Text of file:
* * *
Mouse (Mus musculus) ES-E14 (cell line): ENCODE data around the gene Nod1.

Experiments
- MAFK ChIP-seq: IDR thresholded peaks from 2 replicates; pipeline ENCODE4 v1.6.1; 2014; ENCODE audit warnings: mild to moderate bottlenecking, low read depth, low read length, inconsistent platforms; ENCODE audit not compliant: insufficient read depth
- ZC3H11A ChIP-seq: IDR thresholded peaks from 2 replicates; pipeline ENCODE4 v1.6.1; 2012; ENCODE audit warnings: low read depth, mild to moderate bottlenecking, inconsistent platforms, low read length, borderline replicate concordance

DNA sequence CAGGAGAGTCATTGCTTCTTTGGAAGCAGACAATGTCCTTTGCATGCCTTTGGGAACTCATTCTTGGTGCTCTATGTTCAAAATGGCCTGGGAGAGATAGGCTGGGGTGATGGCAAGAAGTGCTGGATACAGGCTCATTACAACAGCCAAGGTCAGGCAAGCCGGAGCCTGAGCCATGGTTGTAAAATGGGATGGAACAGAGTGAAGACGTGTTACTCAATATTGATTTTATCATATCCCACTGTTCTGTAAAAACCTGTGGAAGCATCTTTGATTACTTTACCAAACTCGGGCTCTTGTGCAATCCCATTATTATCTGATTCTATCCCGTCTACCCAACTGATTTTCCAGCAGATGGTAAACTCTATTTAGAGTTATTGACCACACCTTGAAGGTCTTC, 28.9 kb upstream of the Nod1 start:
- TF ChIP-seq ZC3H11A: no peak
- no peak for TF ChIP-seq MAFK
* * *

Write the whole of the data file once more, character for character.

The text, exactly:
Mouse (Mus musculus) ES-E14 (cell line): ENCODE data around the gene Nod1.

Experiments
- MAFK ChIP-seq: IDR thresholded peaks from 2 replicates; pipeline ENCODE4 v1.6.1; 2014; ENCODE audit warnings: mild to moderate bottlenecking, low read depth, low read length, inconsistent platforms; ENCODE audit not compliant: insufficient read depth
- ZC3H11A ChIP-seq: IDR thresholded peaks from 2 replicates; pipeline ENCODE4 v1.6.1; 2012; ENCODE audit warnings: low read depth, mild to moderate bottlenecking, inconsistent platforms, low read length, borderline replicate concordance

DNA sequence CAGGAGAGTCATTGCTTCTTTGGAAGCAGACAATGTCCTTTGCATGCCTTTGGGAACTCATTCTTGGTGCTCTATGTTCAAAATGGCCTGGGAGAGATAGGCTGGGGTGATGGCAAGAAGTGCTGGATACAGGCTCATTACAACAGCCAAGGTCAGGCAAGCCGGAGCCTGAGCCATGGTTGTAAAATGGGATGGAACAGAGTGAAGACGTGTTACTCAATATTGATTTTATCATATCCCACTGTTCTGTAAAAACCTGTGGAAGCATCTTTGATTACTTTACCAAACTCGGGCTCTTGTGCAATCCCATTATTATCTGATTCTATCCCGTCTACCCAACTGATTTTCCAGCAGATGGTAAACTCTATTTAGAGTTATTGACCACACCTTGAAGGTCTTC, 28.9 kb upstream of the Nod1 start:
- TF ChIP-seq ZC3H11A: no peak
- no peak for TF ChIP-seq MAFK